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\newcommand{\XXX}{{\color{red} \textsf{\textbf{XXX}}}}
\begin{document}
% To run this file, you'll need to have LaTeX installed. All of the
% lab computers have it. You can download a complete LaTeX
% distribution from
% https://www.tug.org/texlive/acquire-netinstall.html.
% Once you have LaTeX, you can either build your PDF on the
% command-line by running 'pdflatex hwXX.tex' to generate hwXX.pdf, or
% you can use an editor like LyX, TeXShop, or ShareLaTeX which
% automates the building of your PDF.
% Please print out your solution double-sided (a/k/a duplex) and bring
% it to class on the Wednesday it's due.
\noindent
% fill in the XXXs below
{\Large CS055 HW10 \qquad Name: \XXX \qquad CAS ID: \XXX} \\[.5em]
% I encourage you to collaborate, but please list any other students
% you talked to about the homework. If you worked alone, please just
% remove the XXXs.
Collaborators: \XXX
% Okay! Solve the problems below. please don't delete the problem
% statement or the ``enumerate'' bracketing which provides the
% numbering.
\begin{enumerate}
\item Prove that $\le$ is not an equivalence relation.
\textbf{Proof:} \XXX
\item Let $T = \{ (a,b) \mid a, b \in A \}$ be the total relation on
an arbitrary non-empty set $A$.
\begin{enumerate}
\item Prove that $T$ is an equivalence relation.
\textbf{Proof:} \XXX
\item How many equivalence classes does $T$ have? Explain why.
\textbf{Answer:} \XXX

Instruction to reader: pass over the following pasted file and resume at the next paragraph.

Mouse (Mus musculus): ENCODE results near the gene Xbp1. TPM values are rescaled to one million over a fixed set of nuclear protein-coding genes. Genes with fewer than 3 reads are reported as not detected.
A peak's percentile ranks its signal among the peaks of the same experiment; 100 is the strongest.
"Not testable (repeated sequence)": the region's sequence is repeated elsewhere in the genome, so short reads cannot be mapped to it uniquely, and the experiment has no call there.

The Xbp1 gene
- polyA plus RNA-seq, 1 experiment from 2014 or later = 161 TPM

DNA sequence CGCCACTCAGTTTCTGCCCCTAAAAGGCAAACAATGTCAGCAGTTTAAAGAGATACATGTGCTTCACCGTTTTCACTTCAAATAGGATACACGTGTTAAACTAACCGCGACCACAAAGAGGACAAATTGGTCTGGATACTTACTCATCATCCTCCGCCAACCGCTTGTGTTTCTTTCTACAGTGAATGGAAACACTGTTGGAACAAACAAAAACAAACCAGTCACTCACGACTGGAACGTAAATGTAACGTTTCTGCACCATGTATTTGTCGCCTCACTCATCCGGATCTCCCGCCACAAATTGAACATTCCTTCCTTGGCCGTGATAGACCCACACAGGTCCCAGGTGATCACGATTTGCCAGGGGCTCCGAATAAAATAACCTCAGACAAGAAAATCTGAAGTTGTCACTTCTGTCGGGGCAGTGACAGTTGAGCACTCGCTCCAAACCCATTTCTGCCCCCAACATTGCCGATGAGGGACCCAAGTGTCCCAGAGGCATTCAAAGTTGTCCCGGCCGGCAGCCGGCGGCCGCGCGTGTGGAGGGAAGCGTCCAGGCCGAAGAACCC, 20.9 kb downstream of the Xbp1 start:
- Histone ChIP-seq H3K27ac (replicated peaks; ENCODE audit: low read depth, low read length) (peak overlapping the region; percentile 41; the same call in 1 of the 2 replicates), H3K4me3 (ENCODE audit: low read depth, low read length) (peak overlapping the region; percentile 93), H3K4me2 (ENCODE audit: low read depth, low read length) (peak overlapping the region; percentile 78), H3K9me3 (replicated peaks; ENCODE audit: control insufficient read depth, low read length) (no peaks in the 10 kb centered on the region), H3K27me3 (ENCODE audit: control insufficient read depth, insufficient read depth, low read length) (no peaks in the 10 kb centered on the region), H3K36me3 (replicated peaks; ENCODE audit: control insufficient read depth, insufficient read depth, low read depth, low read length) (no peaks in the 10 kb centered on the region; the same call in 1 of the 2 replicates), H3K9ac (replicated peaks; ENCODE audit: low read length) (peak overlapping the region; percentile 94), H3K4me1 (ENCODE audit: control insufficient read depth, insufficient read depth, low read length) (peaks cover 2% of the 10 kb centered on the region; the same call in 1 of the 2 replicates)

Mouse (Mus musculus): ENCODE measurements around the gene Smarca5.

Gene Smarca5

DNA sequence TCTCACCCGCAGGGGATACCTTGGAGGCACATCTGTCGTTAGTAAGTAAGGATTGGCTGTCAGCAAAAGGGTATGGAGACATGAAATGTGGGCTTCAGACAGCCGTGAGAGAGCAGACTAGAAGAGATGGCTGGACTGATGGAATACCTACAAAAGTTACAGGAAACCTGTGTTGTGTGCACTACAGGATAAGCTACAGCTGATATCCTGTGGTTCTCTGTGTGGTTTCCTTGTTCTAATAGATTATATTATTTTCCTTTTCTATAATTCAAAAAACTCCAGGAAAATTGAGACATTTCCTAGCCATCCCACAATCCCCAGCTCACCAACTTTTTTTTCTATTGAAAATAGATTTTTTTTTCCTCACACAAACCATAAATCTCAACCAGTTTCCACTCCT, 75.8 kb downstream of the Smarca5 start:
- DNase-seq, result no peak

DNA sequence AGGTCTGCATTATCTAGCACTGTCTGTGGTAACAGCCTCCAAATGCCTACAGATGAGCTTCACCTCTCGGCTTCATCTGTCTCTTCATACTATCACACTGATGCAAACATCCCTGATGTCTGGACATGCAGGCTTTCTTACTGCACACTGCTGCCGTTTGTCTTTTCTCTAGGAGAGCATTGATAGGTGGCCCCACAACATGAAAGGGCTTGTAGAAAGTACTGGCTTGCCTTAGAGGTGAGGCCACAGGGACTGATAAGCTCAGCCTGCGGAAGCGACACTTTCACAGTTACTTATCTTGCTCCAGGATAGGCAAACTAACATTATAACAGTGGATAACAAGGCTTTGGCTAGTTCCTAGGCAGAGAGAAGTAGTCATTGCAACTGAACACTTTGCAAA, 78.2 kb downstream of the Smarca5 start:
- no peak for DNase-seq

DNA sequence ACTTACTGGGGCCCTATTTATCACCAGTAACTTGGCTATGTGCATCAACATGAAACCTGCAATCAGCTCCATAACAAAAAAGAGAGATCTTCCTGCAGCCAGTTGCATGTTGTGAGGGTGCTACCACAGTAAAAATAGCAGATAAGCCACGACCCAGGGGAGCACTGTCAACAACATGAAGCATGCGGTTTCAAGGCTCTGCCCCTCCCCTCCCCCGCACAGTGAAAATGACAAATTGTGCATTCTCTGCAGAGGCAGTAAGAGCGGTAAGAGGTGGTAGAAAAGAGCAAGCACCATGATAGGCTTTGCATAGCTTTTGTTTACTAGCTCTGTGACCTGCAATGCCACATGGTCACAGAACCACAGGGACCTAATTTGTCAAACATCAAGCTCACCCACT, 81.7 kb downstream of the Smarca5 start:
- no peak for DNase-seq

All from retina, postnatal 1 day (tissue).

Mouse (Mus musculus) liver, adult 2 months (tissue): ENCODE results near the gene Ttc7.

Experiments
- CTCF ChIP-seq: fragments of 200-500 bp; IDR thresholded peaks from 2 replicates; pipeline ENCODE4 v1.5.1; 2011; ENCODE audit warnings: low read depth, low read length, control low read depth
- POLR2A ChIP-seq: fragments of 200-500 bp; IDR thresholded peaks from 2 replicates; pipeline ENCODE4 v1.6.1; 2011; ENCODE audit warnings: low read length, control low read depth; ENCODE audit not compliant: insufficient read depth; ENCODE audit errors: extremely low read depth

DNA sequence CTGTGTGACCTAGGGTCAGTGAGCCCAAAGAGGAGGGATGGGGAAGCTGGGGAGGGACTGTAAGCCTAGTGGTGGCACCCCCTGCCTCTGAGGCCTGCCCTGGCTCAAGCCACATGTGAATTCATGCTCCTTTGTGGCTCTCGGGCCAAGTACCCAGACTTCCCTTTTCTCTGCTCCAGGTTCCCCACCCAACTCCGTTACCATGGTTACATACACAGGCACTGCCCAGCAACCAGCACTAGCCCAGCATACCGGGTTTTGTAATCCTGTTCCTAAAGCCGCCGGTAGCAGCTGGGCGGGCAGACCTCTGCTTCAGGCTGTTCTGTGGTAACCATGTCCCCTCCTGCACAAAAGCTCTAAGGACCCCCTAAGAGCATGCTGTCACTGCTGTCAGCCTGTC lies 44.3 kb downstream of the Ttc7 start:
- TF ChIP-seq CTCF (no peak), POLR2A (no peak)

\end{enumerate}
\item Let $S$ be the set of bit-strings of length 4. We define the
relation $\equiv$ on two bit-strings $s_1, s_2 \in S$ as follows:
$s_1 \equiv s_2$ iff the number of ones in $s_1$ is equal to the
number of ones in $s_2$.
\begin{enumerate}
\item How many equivalence classes does $\equiv$ have? Write them
down.
\textbf{Answer:} \XXX
\item Write down a different equivalence relation, $E$, that has a
different definition but the same equivalence classes. There's
no need to prove anything: just give the definition.
\textbf{Answer:} \XXX
\end{enumerate}
\item Let the set $Q = \{ PO, HM, CM, SC, PZ \}$; we define the
relation: \[ W = \{ (PO, CM), (CM, SC), (CM, PZ), (PZ, SC), (SC, HM)
\}. \] (Looking at a map, our $W$ corresponds to ``can walk to
directly from south to north''.)
\begin{enumerate}
\item Draw a directed graph representing the relation $W$. To get
full credit, there should be no overlapping edges, i.e., no edge
should cross another one.
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% if you _do_ actually draw the graph as a PDF or in TikZ,
% please delete the vspace command
\vspace{3in}
\item Write down the symmetric closure of $W$; no need to draw a
graph.
\textbf{Answer:} \XXX
\end{enumerate}
\item Suppose that a relation $R \subseteq A \times A$ is
reflexive. Prove that $R^*$ is reflexive.
\textbf{Proof:} \XXX
\item Suppose $R \subseteq B \times B$ is \textit{irreflexive},
i.e., for all $b \in B$, $(b,b) \not\in R$. Either prove that
$R^*$ is irreflexive or give a counterexample, i.e., a specific
$B$ and $R \subseteq B \times B$ where $R$ is irreflexive but
$R^*$ is not irreflexive.
\textbf{Answer:} \XXX
\item Suppose that $E_1$ and $E_2$ are equivalence relations on a
set $S$.
\begin{enumerate}
\item Either prove that $E_1 \cup E_2$ is an equivalence relation
or provide a counterexample (giving specific examples of $S$,
$E_1$, and $E_2$).
\textbf{Answer:} \XXX
\item Either prove that $E_1 \cap E_2$ is an equivalence relation
or provide a counterexample (giving specific examples of $S$,
$E_1$, and $E_2$).
\textbf{Answer:} \XXX
\end{enumerate}
\end{enumerate}
\end{document}